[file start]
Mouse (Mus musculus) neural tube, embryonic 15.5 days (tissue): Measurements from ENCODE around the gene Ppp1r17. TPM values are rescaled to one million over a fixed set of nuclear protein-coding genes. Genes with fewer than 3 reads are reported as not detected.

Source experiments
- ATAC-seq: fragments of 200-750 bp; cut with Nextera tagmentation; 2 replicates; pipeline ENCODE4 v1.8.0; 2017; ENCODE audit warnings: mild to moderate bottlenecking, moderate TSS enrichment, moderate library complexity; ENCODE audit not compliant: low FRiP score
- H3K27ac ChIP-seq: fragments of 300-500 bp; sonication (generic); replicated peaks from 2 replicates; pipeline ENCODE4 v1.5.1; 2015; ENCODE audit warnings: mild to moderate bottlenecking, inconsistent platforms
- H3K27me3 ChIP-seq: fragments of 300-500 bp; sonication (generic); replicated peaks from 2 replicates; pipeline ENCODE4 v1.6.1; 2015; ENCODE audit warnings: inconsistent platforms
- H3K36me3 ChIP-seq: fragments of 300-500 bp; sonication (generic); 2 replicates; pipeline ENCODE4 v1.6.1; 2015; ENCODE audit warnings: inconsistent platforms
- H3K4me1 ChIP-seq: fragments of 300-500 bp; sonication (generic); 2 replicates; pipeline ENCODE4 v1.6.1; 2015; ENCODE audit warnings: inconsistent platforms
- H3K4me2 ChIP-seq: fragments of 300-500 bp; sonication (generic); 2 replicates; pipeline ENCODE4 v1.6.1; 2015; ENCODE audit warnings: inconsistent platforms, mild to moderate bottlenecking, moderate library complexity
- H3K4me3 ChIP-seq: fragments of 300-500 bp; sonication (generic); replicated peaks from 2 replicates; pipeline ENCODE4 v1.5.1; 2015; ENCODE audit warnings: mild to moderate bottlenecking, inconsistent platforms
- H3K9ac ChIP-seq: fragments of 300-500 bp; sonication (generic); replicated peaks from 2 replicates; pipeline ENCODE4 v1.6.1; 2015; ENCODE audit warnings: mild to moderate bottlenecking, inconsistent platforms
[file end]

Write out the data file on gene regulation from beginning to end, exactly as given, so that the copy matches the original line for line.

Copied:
Mouse (Mus musculus) neural tube, embryonic 15.5 days (tissue): Measurements from ENCODE around the gene Ppp1r17. TPM values are rescaled to one million over a fixed set of nuclear protein-coding genes. Genes with fewer than 3 reads are reported as not detected.

Source experiments
- ATAC-seq: fragments of 200-750 bp; cut with Nextera tagmentation; 2 replicates; pipeline ENCODE4 v1.8.0; 2017; ENCODE audit warnings: mild to moderate bottlenecking, moderate TSS enrichment, moderate library complexity; ENCODE audit not compliant: low FRiP score
- H3K27ac ChIP-seq: fragments of 300-500 bp; sonication (generic); replicated peaks from 2 replicates; pipeline ENCODE4 v1.5.1; 2015; ENCODE audit warnings: mild to moderate bottlenecking, inconsistent platforms
- H3K27me3 ChIP-seq: fragments of 300-500 bp; sonication (generic); replicated peaks from 2 replicates; pipeline ENCODE4 v1.6.1; 2015; ENCODE audit warnings: inconsistent platforms
- H3K36me3 ChIP-seq: fragments of 300-500 bp; sonication (generic); 2 replicates; pipeline ENCODE4 v1.6.1; 2015; ENCODE audit warnings: inconsistent platforms
- H3K4me1 ChIP-seq: fragments of 300-500 bp; sonication (generic); 2 replicates; pipeline ENCODE4 v1.6.1; 2015; ENCODE audit warnings: inconsistent platforms
- H3K4me2 ChIP-seq: fragments of 300-500 bp; sonication (generic); 2 replicates; pipeline ENCODE4 v1.6.1; 2015; ENCODE audit warnings: inconsistent platforms, mild to moderate bottlenecking, moderate library complexity
- H3K4me3 ChIP-seq: fragments of 300-500 bp; sonication (generic); replicated peaks from 2 replicates; pipeline ENCODE4 v1.5.1; 2015; ENCODE audit warnings: mild to moderate bottlenecking, inconsistent platforms
- H3K9ac ChIP-seq: fragments of 300-500 bp; sonication (generic); replicated peaks from 2 replicates; pipeline ENCODE4 v1.6.1; 2015; ENCODE audit warnings: mild to moderate bottlenecking, inconsistent platforms